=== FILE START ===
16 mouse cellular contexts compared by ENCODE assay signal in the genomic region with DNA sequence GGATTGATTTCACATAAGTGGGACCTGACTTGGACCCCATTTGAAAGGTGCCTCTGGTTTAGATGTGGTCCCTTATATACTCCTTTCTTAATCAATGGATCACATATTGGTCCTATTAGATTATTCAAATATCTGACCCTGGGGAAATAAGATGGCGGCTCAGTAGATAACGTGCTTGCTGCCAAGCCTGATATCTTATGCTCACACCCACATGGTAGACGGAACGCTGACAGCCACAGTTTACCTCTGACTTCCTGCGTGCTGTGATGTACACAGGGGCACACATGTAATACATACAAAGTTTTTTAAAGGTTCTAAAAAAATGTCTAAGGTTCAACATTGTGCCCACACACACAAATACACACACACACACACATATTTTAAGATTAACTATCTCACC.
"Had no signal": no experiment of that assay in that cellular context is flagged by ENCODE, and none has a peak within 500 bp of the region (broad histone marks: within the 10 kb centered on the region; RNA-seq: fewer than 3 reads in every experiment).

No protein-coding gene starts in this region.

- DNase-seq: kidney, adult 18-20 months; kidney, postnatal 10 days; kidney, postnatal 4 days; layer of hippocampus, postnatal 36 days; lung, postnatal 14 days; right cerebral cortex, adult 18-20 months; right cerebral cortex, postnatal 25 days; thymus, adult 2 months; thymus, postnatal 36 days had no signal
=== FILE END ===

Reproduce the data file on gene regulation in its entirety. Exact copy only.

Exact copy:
16 mouse cellular contexts compared by ENCODE assay signal in the genomic region with DNA sequence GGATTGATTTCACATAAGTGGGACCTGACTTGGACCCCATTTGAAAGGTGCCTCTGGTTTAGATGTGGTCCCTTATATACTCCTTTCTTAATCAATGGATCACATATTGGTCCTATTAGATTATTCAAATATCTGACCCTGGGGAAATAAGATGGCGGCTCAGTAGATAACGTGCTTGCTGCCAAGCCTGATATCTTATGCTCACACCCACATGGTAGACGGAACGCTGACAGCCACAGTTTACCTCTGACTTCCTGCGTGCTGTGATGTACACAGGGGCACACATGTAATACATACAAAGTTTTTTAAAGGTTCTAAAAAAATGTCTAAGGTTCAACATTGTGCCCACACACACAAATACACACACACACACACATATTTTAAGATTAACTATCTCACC.
"Had no signal": no experiment of that assay in that cellular context is flagged by ENCODE, and none has a peak within 500 bp of the region (broad histone marks: within the 10 kb centered on the region; RNA-seq: fewer than 3 reads in every experiment).

No protein-coding gene starts in this region.

- DNase-seq: kidney, adult 18-20 months; kidney, postnatal 10 days; kidney, postnatal 4 days; layer of hippocampus, postnatal 36 days; lung, postnatal 14 days; right cerebral cortex, adult 18-20 months; right cerebral cortex, postnatal 25 days; thymus, adult 2 months; thymus, postnatal 36 days had no signal